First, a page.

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Summer time in paradise
  |  First Published: December 2011



You’ve just got to love summer in Tasmania.

One minute you’re hauled up in the lounge-room fighting for the best position near the open fire, the next you’re applying layers of aloe Vera to your delicate Scottish skin from over-exposure to the harmful UV rays that Tasmania experiences. I could blame the intermittent weather, but perhaps a lapse in brain function also played some part.

Now that Christmas and its associated, often hectic schedules are over, we can concentrate on what this period is really about – family, free time and fishing! I could think of no better time of year than this to grab a tent and the family and set-up near a river - or any waterway for that matter. I’m certainly looking forward to getting my little man out there amongst the action.

The trout season on the rivers so far has been one of the best in years, with regular flushing helping to enhance the health of many ecosystems. Trout tucker has been varied and populations have been large, like the mayfly.

Fly anglers in particular have long been fascinated with the association between trout and mayfly, and with good reason. To watch these little critters dance on the water and to observe the systematic patterns of some trout can be a daylong reverie.

Both red and black spinner hatches on the Macquarie and South Esk rivers have been sensational this season, and trout hoovering them have been on the higher end of athletic – both in physical shape and vigour! There have certainly been some obese specimens out of these waters this season, but fish of around 1kg have fought just as hard as the larger kind.

Small heads and thick shoulders are an indication of a healthy fish and I personally don’t eat trout (not that keen on the taste!), but I’m sure the thousands of anglers who do would appreciate the current robustness of our rivers and the trout within.

The two rivers above, along with the North Esk and other midland rivers will see a decline in mayfly numbers throughout January, with food items such as beetles, grasshoppers and ants becoming more common. Long-range forecasts seem to indicate a wetter than average summer (like the last two) but hopefully the grasshopper season will be more of an event, as last year was a bit of an anticlimax.

Still, trout in ‘hopper-prone locations are sometimes still acquainted with a familiar ‘plop’ on the water, allowing for some sloppier casts at this time of year. It reminds me of an adage one of my cobbers always conveys: “If we keep throwing flies at them, maybe they’ll think there’s a hatch on”.

Smaller waters like the St Patricks catchment and the upper reaches of the North and South Esk have been fishing really well. The waters in this vicinity are so clear and such a pleasure to fish when native timbers and clear-running water that’s perfect for polaroiding surround you. Some fish tend to seek refuge out of the sun in the peak of a warm day, so be sure to look in the shadows and prospect likely drop-offs and bubble lines.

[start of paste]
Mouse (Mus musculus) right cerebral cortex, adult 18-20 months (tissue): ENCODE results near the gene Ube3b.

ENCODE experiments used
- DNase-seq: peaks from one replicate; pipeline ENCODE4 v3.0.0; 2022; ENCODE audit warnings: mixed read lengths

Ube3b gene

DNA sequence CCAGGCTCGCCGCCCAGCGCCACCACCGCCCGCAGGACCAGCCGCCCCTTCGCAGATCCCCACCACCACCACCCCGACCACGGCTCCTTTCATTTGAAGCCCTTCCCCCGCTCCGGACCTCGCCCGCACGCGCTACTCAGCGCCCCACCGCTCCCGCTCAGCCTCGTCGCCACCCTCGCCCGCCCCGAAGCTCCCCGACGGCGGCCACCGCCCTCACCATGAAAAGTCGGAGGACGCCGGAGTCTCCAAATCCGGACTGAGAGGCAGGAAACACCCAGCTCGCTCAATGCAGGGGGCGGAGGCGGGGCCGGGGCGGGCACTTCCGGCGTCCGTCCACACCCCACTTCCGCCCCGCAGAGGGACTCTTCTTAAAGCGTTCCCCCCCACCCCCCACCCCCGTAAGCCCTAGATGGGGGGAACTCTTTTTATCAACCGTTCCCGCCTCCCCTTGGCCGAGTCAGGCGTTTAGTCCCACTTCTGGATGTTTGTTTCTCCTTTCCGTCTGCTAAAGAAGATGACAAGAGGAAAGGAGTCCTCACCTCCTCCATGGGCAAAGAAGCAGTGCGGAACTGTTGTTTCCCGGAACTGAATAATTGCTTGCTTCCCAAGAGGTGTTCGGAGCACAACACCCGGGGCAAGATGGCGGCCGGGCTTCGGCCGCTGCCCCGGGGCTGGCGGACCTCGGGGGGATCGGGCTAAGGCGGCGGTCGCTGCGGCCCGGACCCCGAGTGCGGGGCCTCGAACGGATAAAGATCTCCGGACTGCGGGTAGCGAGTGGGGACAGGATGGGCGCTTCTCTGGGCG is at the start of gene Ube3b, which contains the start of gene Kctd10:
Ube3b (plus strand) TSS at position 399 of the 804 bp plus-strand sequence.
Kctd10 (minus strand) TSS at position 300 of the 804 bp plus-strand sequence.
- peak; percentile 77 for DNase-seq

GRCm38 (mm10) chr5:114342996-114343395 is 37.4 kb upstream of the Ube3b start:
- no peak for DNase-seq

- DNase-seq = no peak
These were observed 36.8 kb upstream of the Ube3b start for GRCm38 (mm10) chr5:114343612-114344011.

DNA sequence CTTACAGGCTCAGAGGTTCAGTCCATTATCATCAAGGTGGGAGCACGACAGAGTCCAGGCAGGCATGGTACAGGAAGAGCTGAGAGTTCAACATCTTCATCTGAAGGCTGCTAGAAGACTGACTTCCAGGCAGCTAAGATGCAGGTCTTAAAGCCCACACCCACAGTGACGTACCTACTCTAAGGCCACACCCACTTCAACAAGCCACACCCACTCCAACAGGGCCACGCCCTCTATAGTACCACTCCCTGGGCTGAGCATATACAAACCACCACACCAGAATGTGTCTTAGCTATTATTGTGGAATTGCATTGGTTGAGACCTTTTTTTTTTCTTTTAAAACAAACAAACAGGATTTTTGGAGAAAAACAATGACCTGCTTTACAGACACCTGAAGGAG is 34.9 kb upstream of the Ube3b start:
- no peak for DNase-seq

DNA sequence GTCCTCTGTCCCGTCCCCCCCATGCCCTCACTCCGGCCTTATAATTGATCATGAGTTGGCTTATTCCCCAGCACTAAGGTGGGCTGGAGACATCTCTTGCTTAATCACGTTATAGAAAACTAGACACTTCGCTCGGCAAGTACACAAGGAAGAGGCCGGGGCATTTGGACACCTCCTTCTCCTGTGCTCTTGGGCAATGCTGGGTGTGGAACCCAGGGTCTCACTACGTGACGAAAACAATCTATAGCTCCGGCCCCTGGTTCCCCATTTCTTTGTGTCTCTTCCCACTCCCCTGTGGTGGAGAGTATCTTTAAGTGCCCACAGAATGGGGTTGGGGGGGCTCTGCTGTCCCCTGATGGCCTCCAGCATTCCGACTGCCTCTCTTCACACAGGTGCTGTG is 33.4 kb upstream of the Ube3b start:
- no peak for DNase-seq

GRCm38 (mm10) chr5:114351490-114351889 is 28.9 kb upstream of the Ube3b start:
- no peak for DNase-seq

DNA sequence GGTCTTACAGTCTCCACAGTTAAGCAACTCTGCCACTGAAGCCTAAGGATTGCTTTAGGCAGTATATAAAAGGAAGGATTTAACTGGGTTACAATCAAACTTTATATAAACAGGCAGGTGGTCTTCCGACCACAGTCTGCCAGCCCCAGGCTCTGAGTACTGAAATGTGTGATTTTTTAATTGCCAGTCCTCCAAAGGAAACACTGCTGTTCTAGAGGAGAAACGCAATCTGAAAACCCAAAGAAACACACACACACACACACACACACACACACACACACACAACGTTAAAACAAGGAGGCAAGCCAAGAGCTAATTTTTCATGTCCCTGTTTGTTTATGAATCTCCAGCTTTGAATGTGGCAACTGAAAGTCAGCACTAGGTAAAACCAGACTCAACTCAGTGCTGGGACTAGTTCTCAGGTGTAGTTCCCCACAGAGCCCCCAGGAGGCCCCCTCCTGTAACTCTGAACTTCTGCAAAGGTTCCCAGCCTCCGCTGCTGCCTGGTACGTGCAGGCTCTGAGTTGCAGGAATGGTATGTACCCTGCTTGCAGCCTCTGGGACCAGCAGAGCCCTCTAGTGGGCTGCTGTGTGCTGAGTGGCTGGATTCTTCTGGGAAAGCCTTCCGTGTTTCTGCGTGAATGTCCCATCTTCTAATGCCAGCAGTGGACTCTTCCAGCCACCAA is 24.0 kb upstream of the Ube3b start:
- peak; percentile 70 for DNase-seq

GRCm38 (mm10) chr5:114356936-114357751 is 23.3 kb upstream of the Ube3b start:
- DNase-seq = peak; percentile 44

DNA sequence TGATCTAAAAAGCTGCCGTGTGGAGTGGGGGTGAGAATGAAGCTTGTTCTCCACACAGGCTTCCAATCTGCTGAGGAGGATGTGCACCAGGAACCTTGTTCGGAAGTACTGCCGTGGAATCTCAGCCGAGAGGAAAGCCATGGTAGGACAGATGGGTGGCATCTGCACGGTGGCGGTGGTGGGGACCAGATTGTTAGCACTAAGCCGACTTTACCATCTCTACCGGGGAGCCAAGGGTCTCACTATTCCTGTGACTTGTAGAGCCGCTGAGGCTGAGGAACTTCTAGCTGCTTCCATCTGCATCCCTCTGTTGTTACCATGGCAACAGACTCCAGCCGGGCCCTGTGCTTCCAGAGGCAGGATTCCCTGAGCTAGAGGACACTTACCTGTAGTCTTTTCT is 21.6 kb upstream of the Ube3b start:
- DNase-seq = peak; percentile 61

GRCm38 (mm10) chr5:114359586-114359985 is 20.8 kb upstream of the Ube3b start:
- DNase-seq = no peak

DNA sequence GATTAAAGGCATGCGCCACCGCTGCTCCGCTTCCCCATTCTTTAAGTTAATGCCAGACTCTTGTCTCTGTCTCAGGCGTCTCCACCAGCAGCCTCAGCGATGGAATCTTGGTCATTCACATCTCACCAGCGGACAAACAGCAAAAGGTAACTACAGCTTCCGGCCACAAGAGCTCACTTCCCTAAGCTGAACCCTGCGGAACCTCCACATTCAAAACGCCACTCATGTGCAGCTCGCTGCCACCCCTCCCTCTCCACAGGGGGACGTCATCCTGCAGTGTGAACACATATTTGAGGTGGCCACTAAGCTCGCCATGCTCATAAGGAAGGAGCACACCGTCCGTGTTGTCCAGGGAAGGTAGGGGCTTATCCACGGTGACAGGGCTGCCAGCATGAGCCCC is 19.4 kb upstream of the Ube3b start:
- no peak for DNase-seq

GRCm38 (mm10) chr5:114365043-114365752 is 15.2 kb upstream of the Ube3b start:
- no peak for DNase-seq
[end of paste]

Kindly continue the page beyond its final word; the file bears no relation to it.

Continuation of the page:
My absolute go-to fly at this time of year is without a doubt a Royal Wulff. I will strap on other flies if things get tough but a Royal in a size 14 attracts plenty of attention! Another recommendation on the rivers if you plan to fish until dark is to take a headlamp – rising fish sometimes go berserk as the sun lowers and it’s a shame to leave at the thought of being unable to navigate your way back to the car. A headlamp will also assist in tying flies on for that last riser!

Even if you can’t quite see where you are casting, give it a go anyway and even strip it across the surface. This technique sometimes results in savage takes. The smaller waters fish well from the start to the end of season and will only provide stacks of satisfaction as the season progresses.

I’ve not fished Four Springs for some time but I hear that red-letter days are more the exception than the norm, with many struggling to find active numbers of fish on the surface. Weed growth has also made it difficult for the lure angler in around 40% of the lake. It always shows up in summer but it harbours plenty of tucker so the angler needn’t worry about the health of this system.

Damselflies are up and about as are the larger dragonflies. You could do worse than tying on a mudeye pattern as dusk approaches. Keep an eye on Huntsman Lake and Brushy Lagoon for this type of activity also.

January is a fantastic time of year to fish the rivers and although there are plenty of people out fishing due to leave and school holidays, there are so many options to seek some solace away from others. Windy days can sometimes be a pain and if this is the case on your chosen day, simply head to smaller waters that have plenty of bank-side vegetation and get stuck into them.

Keep a keen eye out for Joe Blakes!

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